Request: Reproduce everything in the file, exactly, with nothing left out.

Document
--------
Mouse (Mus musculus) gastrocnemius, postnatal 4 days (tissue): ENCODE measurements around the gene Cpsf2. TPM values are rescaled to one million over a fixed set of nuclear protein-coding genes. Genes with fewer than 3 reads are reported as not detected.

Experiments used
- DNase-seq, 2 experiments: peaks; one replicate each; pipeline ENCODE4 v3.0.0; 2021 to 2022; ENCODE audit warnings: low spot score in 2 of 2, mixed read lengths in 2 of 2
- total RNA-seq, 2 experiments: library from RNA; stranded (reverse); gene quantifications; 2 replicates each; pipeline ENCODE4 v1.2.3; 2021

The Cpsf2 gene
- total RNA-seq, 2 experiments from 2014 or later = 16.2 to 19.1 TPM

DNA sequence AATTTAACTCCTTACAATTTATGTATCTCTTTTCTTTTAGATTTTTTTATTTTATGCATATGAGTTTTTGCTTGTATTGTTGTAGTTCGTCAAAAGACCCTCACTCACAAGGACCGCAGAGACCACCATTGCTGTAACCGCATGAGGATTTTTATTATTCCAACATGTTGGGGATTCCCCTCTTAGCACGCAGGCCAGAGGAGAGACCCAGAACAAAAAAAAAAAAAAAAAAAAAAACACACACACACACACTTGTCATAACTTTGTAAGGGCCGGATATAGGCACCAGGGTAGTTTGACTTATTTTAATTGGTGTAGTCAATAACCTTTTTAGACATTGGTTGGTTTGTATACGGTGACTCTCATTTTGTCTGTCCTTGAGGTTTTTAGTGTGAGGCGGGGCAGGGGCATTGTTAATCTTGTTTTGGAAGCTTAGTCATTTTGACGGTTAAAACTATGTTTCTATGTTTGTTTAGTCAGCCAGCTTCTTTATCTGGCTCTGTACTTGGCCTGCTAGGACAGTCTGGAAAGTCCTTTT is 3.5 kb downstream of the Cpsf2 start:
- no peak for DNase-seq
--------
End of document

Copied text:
Mouse (Mus musculus) gastrocnemius, postnatal 4 days (tissue): ENCODE measurements around the gene Cpsf2. TPM values are rescaled to one million over a fixed set of nuclear protein-coding genes. Genes with fewer than 3 reads are reported as not detected.

Experiments used
- DNase-seq, 2 experiments: peaks; one replicate each; pipeline ENCODE4 v3.0.0; 2021 to 2022; ENCODE audit warnings: low spot score in 2 of 2, mixed read lengths in 2 of 2
- total RNA-seq, 2 experiments: library from RNA; stranded (reverse); gene quantifications; 2 replicates each; pipeline ENCODE4 v1.2.3; 2021

The Cpsf2 gene
- total RNA-seq, 2 experiments from 2014 or later = 16.2 to 19.1 TPM

DNA sequence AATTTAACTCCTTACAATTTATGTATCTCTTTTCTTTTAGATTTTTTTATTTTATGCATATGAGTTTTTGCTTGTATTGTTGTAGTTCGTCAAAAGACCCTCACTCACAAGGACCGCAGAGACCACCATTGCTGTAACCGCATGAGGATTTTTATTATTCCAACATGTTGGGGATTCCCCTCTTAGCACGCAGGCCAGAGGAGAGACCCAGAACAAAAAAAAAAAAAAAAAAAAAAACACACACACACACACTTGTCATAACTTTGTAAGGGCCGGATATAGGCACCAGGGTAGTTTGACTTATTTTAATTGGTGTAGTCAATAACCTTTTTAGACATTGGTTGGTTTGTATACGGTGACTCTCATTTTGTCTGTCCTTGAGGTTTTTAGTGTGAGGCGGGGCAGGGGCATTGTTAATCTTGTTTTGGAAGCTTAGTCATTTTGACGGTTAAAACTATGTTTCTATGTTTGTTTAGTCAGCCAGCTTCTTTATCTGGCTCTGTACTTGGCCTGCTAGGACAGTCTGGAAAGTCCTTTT is 3.5 kb downstream of the Cpsf2 start:
- no peak for DNase-seq